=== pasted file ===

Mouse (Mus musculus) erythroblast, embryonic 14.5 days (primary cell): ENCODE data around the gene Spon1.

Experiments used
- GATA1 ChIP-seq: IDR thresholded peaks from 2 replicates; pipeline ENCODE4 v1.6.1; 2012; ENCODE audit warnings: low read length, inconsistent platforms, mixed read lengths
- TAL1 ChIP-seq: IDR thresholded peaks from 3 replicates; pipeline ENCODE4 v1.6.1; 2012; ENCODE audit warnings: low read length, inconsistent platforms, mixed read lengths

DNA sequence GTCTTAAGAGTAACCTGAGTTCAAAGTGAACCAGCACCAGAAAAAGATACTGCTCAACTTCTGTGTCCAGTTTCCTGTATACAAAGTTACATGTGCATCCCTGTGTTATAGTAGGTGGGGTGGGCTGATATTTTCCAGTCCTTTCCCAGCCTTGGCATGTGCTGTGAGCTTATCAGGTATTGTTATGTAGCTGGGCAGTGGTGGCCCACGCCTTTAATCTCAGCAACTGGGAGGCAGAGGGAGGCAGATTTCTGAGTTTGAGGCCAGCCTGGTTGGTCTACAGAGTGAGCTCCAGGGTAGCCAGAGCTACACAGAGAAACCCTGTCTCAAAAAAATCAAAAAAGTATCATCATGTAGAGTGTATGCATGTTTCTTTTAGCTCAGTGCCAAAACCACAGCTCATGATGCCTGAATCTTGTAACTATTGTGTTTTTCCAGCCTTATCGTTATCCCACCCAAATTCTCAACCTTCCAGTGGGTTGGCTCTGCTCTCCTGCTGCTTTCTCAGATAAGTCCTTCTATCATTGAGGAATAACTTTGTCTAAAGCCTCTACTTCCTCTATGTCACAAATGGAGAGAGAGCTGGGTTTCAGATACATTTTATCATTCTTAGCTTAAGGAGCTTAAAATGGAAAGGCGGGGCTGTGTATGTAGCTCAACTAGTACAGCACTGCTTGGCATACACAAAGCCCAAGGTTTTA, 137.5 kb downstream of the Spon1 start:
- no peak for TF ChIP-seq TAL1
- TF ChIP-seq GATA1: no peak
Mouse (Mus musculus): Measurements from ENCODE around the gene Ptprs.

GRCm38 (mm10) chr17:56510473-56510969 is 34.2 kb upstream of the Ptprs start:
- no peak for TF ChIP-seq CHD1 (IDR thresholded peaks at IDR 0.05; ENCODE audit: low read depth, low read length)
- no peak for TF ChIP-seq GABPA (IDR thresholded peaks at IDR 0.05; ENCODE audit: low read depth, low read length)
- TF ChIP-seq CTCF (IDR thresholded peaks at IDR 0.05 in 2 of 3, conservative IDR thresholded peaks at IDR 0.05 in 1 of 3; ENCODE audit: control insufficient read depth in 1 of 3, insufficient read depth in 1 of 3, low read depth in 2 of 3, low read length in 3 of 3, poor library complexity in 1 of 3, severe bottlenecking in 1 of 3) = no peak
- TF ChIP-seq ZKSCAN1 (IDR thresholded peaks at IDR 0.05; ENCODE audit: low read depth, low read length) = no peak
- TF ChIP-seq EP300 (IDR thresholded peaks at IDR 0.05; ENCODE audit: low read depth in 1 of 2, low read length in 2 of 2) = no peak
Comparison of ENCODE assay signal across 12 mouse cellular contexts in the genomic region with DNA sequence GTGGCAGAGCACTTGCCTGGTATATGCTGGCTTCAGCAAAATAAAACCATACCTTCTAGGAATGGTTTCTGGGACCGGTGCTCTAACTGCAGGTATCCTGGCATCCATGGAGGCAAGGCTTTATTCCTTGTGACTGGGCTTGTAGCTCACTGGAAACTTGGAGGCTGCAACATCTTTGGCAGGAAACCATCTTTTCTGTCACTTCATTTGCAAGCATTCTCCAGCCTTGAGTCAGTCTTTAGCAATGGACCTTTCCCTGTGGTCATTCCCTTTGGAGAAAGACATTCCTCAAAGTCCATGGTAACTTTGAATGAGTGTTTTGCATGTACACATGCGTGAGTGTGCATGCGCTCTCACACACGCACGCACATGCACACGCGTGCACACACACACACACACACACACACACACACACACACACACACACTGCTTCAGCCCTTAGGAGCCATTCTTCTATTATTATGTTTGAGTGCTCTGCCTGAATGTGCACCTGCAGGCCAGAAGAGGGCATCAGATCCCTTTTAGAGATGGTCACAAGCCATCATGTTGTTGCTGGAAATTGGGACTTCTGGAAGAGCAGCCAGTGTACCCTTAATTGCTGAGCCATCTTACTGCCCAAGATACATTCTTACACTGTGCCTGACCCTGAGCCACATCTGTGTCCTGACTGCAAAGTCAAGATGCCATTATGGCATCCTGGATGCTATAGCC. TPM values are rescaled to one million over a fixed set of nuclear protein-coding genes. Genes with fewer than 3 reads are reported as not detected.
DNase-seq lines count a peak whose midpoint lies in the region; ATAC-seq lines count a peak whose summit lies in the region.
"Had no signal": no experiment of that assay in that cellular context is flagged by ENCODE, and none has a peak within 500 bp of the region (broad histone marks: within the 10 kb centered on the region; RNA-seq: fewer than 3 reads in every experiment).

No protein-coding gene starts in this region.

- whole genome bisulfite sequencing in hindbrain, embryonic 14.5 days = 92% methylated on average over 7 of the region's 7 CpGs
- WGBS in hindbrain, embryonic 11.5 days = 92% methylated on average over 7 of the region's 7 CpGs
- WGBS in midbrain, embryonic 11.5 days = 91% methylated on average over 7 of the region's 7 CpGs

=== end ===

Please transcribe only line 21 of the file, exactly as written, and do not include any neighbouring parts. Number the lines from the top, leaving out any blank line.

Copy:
- WGBS in midbrain, embryonic 11.5 days = 91% methylated on average over 7 of the region's 7 CpGs